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Date:	Thu, 08 Mar 2007 00:01:13 -0800
From:	Zachary Amsden <>
CC:	Daniel Arai <>,
	Virtualization Mailing List <>,
	john stultz <>, Ingo Molnar <>,, LKML <>,
	Daniel Hecht <>,
	Rusty Russell <>,
	Jeremy Fitzhardinge <>
Subject: Re: + stupid-hack-to-make-mainline-build.patch added to -mm tree

Thomas Gleixner wrote:
> On Wed, 2007-03-07 at 17:01 -0800, Daniel Arai wrote:
>> But more importantly, we want a kernel that can run both on native hardware and 
>> in a paravirtualized environment.  Linux doesn't really provide abstractions for 
>>   replacing the appropriate code.  We tried to hook into the source code at a 
>> level that seemed possible.
> Again. You just refuse to change your implementation and you want to
> keep it by arguing how hard it is because there are no abstractions.

It is no longer possible to change our _hypervisor_ implementation.  The 
Linux side of our code is entirely flexible, and we are trying to change 
it, but it hasn't always been clear what you want us to do.

> Your prayer wheel argument of missing abstractions and easiness of
> emulating things is annoying. If you think it is better to emulate APIC,
> please emulate it without paravirt ops. If you want the speed
> improvement, work with us to create the interfaces and abstractions
> which are necessary to have a sane, maintainable and useful for all
> hypervisors implementation.

That's what we are doing.  Our prayer wheel would be easier appeased if 
you actually told us which parts of the VMI timer you objected to.  As I 
understand it now:

1) We should not call into external functions in other time sources; any 
common code should be merged up
2) We should not be using global_clock_event; it is a horrible hack 
which you want to remove
3) We should not use the smp_apic_timer_interrupt assembly code which 
calls up to the lapic timer handlers
4) We should not add our own assembly code to call out to a local timer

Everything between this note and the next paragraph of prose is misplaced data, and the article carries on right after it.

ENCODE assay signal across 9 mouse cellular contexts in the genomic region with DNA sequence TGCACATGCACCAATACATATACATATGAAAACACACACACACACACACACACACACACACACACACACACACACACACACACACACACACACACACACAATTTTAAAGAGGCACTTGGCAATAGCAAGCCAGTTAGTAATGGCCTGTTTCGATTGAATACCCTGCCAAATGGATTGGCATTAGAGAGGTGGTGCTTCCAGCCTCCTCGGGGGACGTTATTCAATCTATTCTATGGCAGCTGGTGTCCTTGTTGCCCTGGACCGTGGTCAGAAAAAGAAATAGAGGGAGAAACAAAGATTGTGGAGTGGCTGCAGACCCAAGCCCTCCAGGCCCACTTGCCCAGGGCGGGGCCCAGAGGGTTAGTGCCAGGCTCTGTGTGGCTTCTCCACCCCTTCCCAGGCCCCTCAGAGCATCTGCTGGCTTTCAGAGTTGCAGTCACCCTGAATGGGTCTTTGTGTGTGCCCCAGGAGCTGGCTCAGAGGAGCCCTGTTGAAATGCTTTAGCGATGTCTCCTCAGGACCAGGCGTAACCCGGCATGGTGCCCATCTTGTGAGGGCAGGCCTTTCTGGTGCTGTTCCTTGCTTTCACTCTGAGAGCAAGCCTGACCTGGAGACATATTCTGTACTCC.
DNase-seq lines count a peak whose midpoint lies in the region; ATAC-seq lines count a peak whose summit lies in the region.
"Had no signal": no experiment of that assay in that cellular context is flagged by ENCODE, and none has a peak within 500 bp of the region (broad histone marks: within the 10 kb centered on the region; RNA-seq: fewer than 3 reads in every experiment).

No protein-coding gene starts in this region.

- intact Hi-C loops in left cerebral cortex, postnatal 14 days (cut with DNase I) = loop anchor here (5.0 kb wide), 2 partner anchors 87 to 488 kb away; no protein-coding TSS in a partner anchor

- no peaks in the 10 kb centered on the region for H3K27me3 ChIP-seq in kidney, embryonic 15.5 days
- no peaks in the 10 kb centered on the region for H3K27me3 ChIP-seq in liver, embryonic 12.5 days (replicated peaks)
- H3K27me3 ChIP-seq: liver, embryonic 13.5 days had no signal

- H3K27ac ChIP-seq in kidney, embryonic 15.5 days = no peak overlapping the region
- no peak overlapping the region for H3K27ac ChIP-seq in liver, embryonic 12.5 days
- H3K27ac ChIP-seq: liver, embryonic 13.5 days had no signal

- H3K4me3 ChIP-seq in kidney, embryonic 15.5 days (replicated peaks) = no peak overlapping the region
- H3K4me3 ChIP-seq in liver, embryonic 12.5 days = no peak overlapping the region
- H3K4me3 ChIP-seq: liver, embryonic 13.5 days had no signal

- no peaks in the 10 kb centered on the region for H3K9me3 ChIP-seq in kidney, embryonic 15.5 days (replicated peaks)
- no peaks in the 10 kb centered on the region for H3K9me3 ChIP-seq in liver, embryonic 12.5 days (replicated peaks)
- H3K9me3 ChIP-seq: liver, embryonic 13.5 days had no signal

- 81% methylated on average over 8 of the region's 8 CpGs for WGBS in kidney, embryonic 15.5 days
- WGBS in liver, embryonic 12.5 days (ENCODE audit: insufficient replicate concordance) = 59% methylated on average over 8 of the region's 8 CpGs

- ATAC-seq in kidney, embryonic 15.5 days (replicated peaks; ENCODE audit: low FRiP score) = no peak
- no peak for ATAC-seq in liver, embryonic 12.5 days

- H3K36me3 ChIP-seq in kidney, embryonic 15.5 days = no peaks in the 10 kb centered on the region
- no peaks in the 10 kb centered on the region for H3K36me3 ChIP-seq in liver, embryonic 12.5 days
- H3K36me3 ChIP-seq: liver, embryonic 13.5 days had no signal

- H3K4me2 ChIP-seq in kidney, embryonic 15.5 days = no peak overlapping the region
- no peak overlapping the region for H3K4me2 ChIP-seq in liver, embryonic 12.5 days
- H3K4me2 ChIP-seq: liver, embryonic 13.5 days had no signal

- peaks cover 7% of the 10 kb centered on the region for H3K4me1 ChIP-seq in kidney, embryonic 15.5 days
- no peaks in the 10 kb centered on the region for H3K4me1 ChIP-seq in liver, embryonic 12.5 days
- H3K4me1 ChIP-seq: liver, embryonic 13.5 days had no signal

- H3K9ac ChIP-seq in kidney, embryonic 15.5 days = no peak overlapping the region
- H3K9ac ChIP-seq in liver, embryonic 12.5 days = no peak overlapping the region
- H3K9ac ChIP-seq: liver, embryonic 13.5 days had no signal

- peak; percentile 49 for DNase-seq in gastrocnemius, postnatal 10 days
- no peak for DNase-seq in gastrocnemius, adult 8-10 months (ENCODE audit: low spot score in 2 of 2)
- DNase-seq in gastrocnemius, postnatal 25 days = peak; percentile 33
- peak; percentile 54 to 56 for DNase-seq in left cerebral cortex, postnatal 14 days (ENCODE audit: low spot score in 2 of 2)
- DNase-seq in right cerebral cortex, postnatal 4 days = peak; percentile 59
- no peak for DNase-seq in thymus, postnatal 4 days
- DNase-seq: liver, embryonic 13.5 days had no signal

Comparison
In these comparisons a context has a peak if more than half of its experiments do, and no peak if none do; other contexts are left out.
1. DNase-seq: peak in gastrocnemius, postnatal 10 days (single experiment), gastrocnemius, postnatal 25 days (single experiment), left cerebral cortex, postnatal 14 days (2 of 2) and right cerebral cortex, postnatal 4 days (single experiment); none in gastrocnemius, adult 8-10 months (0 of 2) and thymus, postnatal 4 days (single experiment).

handler (from Ingo)

These last two points create a conflict which is a little tricky to 
solve.  We can't add our own custom timer handler, and we can't re-use 
the APIC timer handler.  But there is no timer handler available on i386 
that works, since the handlers will fall back to either PIC or IO-APIC 
edge handling.  Using either of those for the local timer interrupt on 
SMP does not work because they assume traditional IRQ semantics - an IRQ 
raised from the bus should be serviced by one processor.  Re-raises of 
the same IRQ on remote processors are locked out by the handler, and 
dropped.  Thus simultaneous local timers firing on multiple CPUs cause 
only one to be serviced.

This does not work for local timer interrupts in NO_HZ mode, because 
they must always be serviced so that they can reschedule the next local 
timer.  I have a proposed solution to this issue, but it fails to work 
when the IO-APIC assumes control of all IRQs based on ACPI results 
(which we control, but can't change because of compatibility issues with 
other operating systems).

My proposal is to keep IRQ-0 as the timer interrupt, on all CPUs, but 
fire it from the LAPIC after local apic timers get initialized.  We 
would do this by converting the irq handler using set_irq_handler(0, 
handle_percpu_irq).  The only problem is the IO-APIC code will want to 
take over IRQ0 and convert it to an edge triggered IO-APIC interrupt.  
But for the local irq handlers to work, we have to keep them using the 
handle_percpu_irq handler, and can't let the IO-APIC steal these 
vectors.  There is no way to do conditionally for just a specific set of 
IRQs in tree today, so we would need to add a special case to io_apic.c 
to allow early boot code to reserve specific vectors so they are not 
subsumed by the IO-APIC.  This seems reasonable, but is a special case.

If, on the other hand, we are allowed to use our own assembly code to 
call out to our local timer handler (dropping constraint #4 above), we 
can simply rewire LOCAL_TIMER_VECTOR to point to this code, but now we 
must emulate the semantics of irq_enter / leave / etc inside our code, 
which is also not the cleanest solution.  We used to do this, and it 
caught flak I believe from Ingo.

The basic problem is that a local IRQ doesn't behave like a global IRQ, 
and the i386 backend is unaware of how to set up any local IRQs except 
in the case of local APIC, but you have told us we should not re-use the 
APIC handlers by overloading global_clock_event.  The patches we sent 
out recently did just this, but seemed to meet even more violence than 
our previous way of doing things.

So the question is, which approach do you prefer?

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